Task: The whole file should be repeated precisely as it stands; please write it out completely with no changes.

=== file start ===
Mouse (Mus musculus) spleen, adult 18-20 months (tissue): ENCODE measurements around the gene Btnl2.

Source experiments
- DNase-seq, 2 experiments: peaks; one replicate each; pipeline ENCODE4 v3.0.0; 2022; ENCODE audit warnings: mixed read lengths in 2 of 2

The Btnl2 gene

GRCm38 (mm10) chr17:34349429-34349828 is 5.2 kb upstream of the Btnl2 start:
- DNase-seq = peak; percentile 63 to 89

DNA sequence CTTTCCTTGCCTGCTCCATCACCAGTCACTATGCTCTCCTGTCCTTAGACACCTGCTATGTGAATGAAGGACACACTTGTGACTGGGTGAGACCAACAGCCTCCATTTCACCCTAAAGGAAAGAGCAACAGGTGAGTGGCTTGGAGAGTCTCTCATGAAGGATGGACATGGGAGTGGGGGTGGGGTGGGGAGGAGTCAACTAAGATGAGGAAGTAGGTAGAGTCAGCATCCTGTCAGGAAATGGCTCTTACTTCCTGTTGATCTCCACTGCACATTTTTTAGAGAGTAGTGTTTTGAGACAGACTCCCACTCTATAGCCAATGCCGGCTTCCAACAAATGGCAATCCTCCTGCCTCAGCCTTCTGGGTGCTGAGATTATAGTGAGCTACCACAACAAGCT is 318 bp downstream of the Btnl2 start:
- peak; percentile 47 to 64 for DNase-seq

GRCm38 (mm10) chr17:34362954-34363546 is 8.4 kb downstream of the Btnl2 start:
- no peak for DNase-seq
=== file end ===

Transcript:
Mouse (Mus musculus) spleen, adult 18-20 months (tissue): ENCODE measurements around the gene Btnl2.

Source experiments
- DNase-seq, 2 experiments: peaks; one replicate each; pipeline ENCODE4 v3.0.0; 2022; ENCODE audit warnings: mixed read lengths in 2 of 2

The Btnl2 gene

GRCm38 (mm10) chr17:34349429-34349828 is 5.2 kb upstream of the Btnl2 start:
- DNase-seq = peak; percentile 63 to 89

DNA sequence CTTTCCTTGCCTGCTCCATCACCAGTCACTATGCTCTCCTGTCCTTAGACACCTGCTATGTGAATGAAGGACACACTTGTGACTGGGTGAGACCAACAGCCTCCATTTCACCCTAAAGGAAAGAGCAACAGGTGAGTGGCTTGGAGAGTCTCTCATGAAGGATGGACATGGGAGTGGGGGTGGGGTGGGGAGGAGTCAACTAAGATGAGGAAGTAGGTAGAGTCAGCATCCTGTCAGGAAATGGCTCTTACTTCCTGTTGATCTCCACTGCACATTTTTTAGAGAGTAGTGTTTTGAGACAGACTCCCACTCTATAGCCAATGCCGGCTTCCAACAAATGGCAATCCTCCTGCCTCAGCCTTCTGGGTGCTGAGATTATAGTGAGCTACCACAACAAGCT is 318 bp downstream of the Btnl2 start:
- peak; percentile 47 to 64 for DNase-seq

GRCm38 (mm10) chr17:34362954-34363546 is 8.4 kb downstream of the Btnl2 start:
- no peak for DNase-seq